Bangladesh restaurant sector faces urgent need for enhanced fire safety measures


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Lack of Fire Suppression Systems in Dhaka’s Restaurants

In Dhaka city, with an estimated 25,000 restaurants, a pressing concern has surfaced regarding fire safety measures.

Imran Hassan, Secretary General of the Bangladesh Restaurant Owners’ Association (BROA), highlighted the lack of proper fire suppression systems in these establishments during an interview with The Daily Star on 2nd March 2024.

Hassan revealed that of the numerous restaurants in the city, only about 5,000 are registered with the relevant authority.

This registration shortfall raises significant concerns about the fire safety preparedness of these establishments.

The recent tragedy of a fire in a building housing 14 restaurants on Bailey Road in Dhaka, which resulted in at least 46 fatalities, has brought the issue into sharp focus.

Hassan stated: “First of all, a restaurant kitchen must have a specialised fire protection system for the establishment to be granted the licence to run.”

He emphasised the need for adherence to the “3E” principle – education, engineering, and enforcement – which is a standard in developed countries for fire safety in restaurants.

Training and Compliance Challenges

A significant gap in fire safety training and compliance in the restaurant sector was outlined by Hassan.

He noted that out of the approximately 250,000 workers employed in these establishments, a mere 5 percent have received fire safety training.

Hassan lamented the lack of proper adherence to fire containment measures and stated: “But in practice, nobody properly follows such rules in Bangladesh and hardly any emphasis is given to fire-containment measures.”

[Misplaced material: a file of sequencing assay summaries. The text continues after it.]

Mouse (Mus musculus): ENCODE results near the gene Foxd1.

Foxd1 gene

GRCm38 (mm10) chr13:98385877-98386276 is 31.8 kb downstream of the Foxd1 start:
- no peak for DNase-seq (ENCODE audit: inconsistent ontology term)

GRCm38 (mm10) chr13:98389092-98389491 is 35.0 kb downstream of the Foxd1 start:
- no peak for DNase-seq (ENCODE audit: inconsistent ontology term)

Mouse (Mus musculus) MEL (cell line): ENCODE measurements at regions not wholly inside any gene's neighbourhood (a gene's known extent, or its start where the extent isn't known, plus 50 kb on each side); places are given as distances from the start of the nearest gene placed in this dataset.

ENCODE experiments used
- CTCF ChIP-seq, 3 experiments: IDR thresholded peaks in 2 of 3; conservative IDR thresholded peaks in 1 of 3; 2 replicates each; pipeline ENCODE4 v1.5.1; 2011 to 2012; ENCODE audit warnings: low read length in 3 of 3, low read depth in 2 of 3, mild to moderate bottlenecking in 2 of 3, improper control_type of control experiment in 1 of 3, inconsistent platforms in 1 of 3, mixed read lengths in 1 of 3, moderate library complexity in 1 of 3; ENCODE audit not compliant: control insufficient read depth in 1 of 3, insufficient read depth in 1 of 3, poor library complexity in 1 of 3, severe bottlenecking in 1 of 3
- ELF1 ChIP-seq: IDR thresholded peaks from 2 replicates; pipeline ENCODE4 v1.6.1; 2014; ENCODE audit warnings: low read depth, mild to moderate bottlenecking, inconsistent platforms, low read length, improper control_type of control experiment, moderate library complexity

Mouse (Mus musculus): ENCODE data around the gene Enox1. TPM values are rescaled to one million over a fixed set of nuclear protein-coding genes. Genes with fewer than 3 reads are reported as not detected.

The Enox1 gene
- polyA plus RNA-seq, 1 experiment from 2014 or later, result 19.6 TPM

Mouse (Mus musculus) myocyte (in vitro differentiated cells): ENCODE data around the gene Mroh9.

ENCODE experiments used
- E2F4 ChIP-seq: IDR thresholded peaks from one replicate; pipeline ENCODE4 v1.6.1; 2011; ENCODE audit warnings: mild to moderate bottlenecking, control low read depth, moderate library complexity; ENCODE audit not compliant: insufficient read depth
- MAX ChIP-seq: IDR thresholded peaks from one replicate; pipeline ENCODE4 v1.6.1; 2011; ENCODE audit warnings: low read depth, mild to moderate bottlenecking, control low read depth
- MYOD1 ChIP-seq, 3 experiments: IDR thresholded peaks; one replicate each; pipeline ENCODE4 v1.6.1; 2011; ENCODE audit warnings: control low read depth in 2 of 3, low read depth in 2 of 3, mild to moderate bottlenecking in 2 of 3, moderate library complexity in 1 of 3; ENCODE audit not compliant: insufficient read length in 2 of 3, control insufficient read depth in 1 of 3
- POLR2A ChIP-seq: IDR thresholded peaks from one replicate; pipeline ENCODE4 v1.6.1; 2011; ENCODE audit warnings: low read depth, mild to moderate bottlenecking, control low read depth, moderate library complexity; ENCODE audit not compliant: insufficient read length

Hassan further criticised the process of obtaining operating licences for restaurants.

He pointed out that, in reality, many licences are “managed” through unofficial channels, with little regard for environmental or fire safety concerns.

The responsibility for ensuring compliance falls to multiple government agencies, including the fire service, civil defence, and Department of Environment.

However, Hassan alleged these agencies were lax in their duties and not holding restaurant and building owners accountable.

The Path Forward for Restaurant Fire Safety

The severity of the situation calls for a concerted effort to improve fire safety measures in Bangladesh’s restaurant industry.

Hassan drew parallels to the garment industry, which improved its fire safety standards due to external pressure.

He expressed disappointment at the ineffectiveness of BROA in promoting fire safety, saying: “We tried to make the restaurant owners aware about fire safety and compliance issues as it is an industry…but nobody listens to us.”

Hassan’s statements underscore the need for a systemic change in the approach towards fire safety in the restaurant industry.

He stressed the importance of prioritising life safety over profit and called for a collective responsibility among restaurant owners, relevant government agencies, and the BROA to address these critical safety issues.

IFSJ Comment

The recent insights from Imran Hassan, Secretary General of the Bangladesh Restaurant Owners’ Association, regarding the alarming state of fire safety measures in Dhaka’s restaurants, highlight a significant concern.

The lack of proper fire suppression systems and training in fire safety is a pressing issue that requires immediate attention and action.

This situation calls for a collaborative effort from restaurant owners, government agencies, and associations like BROA to ensure the safety of both employees and patrons.

The adoption of stringent fire safety measures, akin to those implemented in the garment industry, is crucial for the restaurant sector.

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